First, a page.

Disclosure: David Mazor is a freelance writer focusing on Berkshire Hathaway. The author is long in Berkshire Hathaway, and this article is not a recommendation on whether to buy or sell the stock. The information contained in this article should not be construed as personalized or individualized investment advice. Past performance is no guarantee of future results.

Berkshire’s Hidden Ownership of Kraft Heinz Shares

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Berkshire Hathaway has come out of the Kraft Heinz merger as its biggest single shareholder with 325,442,152 shares of common stock and 80,000 shares of 9% cumulative compounding preferred stock, Series A.

Berkshire’s partner in the acquisition, 3G Capital, is the second largest shareholder with 293,536,058 shares of common stock.

Combined, Berkshire and 3G own 51% of the new consumer food giant.

Berkshire’s Additional Hidden Ownership

As they say in the TV ads, “But wait there’s more!”

Berkshire Hathaway has an additional ownership stake in Kraft Heinz through the pension fund of its subsidiary, Benjamin Moore & Co.

Benjamin Moore’s retirement plan owns 192,666 shares of common stock in its own right.

As usual with all things Berkshire Hathaway, it’s good to keep in mind that the conglomerate is like a series of nested dolls, and in its companies, or sometimes even in its companies within its companies, there are often hidden treasures.

© 2015 David Mazor

Disclosure: David Mazor is a freelance writer focusing on Berkshire Hathaway. The author is long in Berkshire Hathaway, and this article is not a recommendation on whether to buy or sell the stock. The information contained in this article should not be construed as personalized or individualized investment advice. Past performance is no guarantee of future results.

New Vs. Old Oil Tank Cars, Surcharge or Discount?

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Union Pacific Corp has followed BNSF’s Railway in having a higher price for hauling older DOT-111 tank cars. Union Pacific is charging $1,200 per DOT-111 tank car, and BNSF began adding $1,000 per tank car in January.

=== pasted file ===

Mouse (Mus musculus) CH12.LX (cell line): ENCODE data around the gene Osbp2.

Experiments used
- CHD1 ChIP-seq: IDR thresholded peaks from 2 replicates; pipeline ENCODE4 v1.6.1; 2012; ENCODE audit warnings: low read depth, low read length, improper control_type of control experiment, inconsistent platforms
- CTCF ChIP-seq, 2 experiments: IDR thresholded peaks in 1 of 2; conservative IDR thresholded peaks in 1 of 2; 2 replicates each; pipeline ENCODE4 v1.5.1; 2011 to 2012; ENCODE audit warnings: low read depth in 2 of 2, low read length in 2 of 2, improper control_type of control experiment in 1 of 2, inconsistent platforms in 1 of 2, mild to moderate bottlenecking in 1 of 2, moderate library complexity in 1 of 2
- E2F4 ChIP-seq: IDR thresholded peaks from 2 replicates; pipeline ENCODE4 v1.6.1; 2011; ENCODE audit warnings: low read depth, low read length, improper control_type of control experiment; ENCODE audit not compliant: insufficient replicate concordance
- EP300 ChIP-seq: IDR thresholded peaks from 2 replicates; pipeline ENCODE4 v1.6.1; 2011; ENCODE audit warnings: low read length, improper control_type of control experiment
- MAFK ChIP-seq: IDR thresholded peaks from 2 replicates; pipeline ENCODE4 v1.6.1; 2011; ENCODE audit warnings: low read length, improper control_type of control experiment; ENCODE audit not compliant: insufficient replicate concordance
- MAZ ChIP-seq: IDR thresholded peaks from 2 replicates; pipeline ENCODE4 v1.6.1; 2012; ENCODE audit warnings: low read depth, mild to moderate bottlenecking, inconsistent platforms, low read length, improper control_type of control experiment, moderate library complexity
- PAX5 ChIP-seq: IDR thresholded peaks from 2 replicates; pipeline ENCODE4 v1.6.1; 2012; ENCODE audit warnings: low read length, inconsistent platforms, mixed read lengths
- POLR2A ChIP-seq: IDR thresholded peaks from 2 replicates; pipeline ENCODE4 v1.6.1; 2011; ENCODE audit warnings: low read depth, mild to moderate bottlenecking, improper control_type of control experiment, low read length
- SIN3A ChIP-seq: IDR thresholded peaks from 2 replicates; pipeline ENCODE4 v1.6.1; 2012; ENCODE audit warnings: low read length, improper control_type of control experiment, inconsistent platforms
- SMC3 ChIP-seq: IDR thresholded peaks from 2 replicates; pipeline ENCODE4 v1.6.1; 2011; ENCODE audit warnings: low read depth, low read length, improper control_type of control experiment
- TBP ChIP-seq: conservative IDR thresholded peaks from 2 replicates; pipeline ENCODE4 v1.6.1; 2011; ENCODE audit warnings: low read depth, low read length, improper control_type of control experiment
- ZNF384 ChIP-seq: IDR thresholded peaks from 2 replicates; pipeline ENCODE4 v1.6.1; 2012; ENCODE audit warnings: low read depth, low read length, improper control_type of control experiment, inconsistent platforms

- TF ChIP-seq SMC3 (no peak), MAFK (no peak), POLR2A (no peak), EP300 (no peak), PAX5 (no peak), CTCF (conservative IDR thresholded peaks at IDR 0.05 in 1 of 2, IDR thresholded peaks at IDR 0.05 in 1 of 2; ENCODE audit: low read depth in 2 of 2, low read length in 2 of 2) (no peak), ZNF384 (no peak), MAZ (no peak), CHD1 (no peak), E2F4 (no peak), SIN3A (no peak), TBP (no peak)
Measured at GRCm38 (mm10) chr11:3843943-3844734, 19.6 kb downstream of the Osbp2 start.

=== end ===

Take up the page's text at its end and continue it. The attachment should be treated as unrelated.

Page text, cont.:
BNSF’s price change brought an immediate lawsuit from the American Fuel & Petrochemical Manufacturers (AFPM), the trade group of the U.S.’s petroleum refiners.

Surcharge or Discount?

BNSF is disputing that they are adding a surcharge. They are calling the price change a new rate for older tank cars with a discount for tank cars that meet the new DOT-117 standards.

As common carriers, Union Pacific and BNSF can’t refuse to haul DOT-111 tank cars. The big question is whether they can have different rates for different tank cars.

Replacing the Entire Fleet

The pricing difference will go away in a few years as DOT-111s are phased out. Under the Enhanced Standards for New and Existing Tank Cars for use in an HHFT—New tank cars constructed after October 1, 2015, are required to meet the new DOT Specification 117 design or performance criteria. The standards will require replacing the entire fleet of DOT-111 tank cars for Packing Group I, which covers most crude shipped by rail, within three years and all non-jacketed CPC-1232s, in the same service, within approximately five years.

The total new DOT 117/TC-117 tank cars that will ultimately be hitting the rails will be around 160,000 units.

Millions of Dollars a Day

Currently, both Union Pacific and BNSF are collecting over $100,000 additional per oil train, and with the number of trains they run, it amounts to millions of dollars a day. The cost to the refiners is roughly an additional $1.20 per barrel of oil, and eventually a court will decide whether the railroads have to give it back.

© 2015 David Mazor

Disclosure: David Mazor is a freelance writer focusing on Berkshire Hathaway. The author is long in Berkshire Hathaway, and this article is not a recommendation on whether to buy or sell the stock. The information contained in this article should not be construed as personalized or individualized investment advice. Past performance is no guarantee of future results.

BNSF Grain Shipments Improve from 2014 Levels

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With Bakken crude oil shipments putting carload pressures on BNSF the past few years, grain producers were left griping about shipping delays and premium per car prices.